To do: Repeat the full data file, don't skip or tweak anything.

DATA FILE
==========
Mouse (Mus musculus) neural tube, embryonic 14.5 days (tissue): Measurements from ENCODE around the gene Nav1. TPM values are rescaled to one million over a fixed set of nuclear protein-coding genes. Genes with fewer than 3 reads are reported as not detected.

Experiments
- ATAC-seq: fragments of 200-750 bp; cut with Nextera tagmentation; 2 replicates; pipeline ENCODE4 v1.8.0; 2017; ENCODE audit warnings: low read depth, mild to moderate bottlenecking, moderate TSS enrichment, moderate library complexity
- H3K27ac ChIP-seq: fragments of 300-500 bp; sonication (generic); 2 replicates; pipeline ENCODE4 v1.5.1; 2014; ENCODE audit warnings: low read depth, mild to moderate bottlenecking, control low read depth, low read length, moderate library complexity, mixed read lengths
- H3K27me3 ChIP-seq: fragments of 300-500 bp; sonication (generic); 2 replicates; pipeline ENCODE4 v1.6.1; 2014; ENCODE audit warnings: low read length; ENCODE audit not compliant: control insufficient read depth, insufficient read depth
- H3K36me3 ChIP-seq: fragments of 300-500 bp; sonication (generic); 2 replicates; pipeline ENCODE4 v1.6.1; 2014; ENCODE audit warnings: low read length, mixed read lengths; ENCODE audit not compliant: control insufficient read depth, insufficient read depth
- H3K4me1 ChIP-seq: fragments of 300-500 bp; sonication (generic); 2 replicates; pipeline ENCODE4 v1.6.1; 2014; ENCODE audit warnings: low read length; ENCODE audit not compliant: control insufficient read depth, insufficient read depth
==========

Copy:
Mouse (Mus musculus) neural tube, embryonic 14.5 days (tissue): Measurements from ENCODE around the gene Nav1. TPM values are rescaled to one million over a fixed set of nuclear protein-coding genes. Genes with fewer than 3 reads are reported as not detected.

Experiments
- ATAC-seq: fragments of 200-750 bp; cut with Nextera tagmentation; 2 replicates; pipeline ENCODE4 v1.8.0; 2017; ENCODE audit warnings: low read depth, mild to moderate bottlenecking, moderate TSS enrichment, moderate library complexity
- H3K27ac ChIP-seq: fragments of 300-500 bp; sonication (generic); 2 replicates; pipeline ENCODE4 v1.5.1; 2014; ENCODE audit warnings: low read depth, mild to moderate bottlenecking, control low read depth, low read length, moderate library complexity, mixed read lengths
- H3K27me3 ChIP-seq: fragments of 300-500 bp; sonication (generic); 2 replicates; pipeline ENCODE4 v1.6.1; 2014; ENCODE audit warnings: low read length; ENCODE audit not compliant: control insufficient read depth, insufficient read depth
- H3K36me3 ChIP-seq: fragments of 300-500 bp; sonication (generic); 2 replicates; pipeline ENCODE4 v1.6.1; 2014; ENCODE audit warnings: low read length, mixed read lengths; ENCODE audit not compliant: control insufficient read depth, insufficient read depth
- H3K4me1 ChIP-seq: fragments of 300-500 bp; sonication (generic); 2 replicates; pipeline ENCODE4 v1.6.1; 2014; ENCODE audit warnings: low read length; ENCODE audit not compliant: control insufficient read depth, insufficient read depth